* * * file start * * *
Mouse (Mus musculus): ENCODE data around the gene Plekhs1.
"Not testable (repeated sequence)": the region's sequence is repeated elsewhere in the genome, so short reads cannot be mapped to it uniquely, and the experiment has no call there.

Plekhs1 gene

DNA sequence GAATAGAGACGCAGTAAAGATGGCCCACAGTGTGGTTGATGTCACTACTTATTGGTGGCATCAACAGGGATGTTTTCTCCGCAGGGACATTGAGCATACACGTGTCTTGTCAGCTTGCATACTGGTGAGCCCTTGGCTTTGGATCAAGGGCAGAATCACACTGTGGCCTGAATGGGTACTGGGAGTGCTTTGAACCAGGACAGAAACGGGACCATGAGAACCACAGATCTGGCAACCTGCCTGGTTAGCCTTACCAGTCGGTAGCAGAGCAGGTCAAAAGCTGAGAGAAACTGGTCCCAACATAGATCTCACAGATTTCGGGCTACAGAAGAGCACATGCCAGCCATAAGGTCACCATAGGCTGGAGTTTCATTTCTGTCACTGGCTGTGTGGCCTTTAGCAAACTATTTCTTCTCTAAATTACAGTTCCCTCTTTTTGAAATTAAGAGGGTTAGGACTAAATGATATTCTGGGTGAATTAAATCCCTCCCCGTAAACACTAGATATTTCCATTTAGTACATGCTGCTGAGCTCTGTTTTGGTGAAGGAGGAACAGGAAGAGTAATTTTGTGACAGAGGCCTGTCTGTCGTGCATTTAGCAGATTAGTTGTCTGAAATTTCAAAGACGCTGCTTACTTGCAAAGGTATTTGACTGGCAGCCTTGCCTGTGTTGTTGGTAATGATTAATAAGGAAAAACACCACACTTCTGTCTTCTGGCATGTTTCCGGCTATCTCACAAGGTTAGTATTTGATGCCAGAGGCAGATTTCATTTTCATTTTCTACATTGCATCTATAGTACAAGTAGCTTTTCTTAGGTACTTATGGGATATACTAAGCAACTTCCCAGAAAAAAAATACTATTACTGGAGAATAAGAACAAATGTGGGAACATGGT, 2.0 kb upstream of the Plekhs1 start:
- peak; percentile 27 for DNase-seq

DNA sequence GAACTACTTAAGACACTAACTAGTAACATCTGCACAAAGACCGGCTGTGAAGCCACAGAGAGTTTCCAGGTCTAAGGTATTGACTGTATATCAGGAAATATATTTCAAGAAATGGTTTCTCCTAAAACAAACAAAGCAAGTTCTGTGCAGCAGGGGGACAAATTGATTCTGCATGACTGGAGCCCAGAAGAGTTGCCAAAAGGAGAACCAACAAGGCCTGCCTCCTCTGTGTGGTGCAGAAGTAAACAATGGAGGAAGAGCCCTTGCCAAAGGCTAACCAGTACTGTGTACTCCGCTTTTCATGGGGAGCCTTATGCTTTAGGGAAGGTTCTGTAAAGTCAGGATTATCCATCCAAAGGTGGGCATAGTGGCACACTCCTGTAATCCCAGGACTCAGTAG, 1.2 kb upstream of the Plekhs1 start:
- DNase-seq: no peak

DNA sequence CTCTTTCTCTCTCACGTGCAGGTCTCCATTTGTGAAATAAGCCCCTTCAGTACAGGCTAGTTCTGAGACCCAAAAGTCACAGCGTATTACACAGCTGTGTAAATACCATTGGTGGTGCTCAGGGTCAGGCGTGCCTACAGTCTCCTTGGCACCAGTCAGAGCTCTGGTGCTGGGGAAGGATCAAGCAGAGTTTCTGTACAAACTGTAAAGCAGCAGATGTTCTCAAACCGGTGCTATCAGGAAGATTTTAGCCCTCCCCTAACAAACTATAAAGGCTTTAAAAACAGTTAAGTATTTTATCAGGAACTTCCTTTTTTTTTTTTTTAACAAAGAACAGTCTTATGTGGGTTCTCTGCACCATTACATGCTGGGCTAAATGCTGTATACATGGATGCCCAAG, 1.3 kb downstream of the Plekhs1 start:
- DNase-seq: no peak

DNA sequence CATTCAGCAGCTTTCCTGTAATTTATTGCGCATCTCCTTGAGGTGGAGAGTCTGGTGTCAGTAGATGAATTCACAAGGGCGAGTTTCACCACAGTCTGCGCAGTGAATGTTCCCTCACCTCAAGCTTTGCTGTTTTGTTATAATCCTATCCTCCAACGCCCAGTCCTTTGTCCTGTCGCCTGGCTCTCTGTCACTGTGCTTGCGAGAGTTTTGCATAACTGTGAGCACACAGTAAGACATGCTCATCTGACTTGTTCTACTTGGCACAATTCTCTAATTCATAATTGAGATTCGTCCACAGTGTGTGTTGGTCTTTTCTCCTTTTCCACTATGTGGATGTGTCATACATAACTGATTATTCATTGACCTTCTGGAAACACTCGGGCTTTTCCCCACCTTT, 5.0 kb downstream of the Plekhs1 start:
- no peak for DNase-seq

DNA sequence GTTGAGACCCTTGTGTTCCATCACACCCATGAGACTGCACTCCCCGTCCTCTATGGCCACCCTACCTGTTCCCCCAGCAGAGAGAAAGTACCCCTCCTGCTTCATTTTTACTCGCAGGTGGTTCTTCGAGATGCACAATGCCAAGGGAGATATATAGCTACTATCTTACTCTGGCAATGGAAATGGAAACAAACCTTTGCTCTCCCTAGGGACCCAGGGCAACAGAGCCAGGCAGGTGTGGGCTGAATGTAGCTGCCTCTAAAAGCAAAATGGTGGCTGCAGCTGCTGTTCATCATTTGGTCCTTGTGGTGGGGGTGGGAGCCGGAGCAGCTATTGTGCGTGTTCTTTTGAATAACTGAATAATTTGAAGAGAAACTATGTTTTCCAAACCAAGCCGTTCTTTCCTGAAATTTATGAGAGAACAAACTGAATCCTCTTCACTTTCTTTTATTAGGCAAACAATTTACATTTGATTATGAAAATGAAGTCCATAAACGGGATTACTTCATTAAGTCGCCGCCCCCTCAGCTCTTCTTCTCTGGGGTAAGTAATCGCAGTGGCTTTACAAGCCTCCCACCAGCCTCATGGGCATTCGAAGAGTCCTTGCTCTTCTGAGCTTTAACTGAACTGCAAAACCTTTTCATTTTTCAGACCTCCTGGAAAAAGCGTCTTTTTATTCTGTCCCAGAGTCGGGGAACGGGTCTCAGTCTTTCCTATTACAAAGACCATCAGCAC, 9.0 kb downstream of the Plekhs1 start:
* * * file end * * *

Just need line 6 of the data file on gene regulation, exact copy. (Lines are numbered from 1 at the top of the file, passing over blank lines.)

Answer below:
DNA sequence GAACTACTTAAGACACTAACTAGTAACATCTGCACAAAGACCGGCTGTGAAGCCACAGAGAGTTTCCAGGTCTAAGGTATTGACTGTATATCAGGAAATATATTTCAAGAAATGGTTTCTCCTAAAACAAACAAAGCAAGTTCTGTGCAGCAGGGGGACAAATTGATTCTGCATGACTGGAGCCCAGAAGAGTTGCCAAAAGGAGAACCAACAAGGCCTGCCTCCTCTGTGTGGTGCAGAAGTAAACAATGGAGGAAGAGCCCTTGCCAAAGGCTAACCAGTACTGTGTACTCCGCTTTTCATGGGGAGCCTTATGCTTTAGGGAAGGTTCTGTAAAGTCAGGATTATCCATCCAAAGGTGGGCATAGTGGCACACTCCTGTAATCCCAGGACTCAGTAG, 1.2 kb upstream of the Plekhs1 start: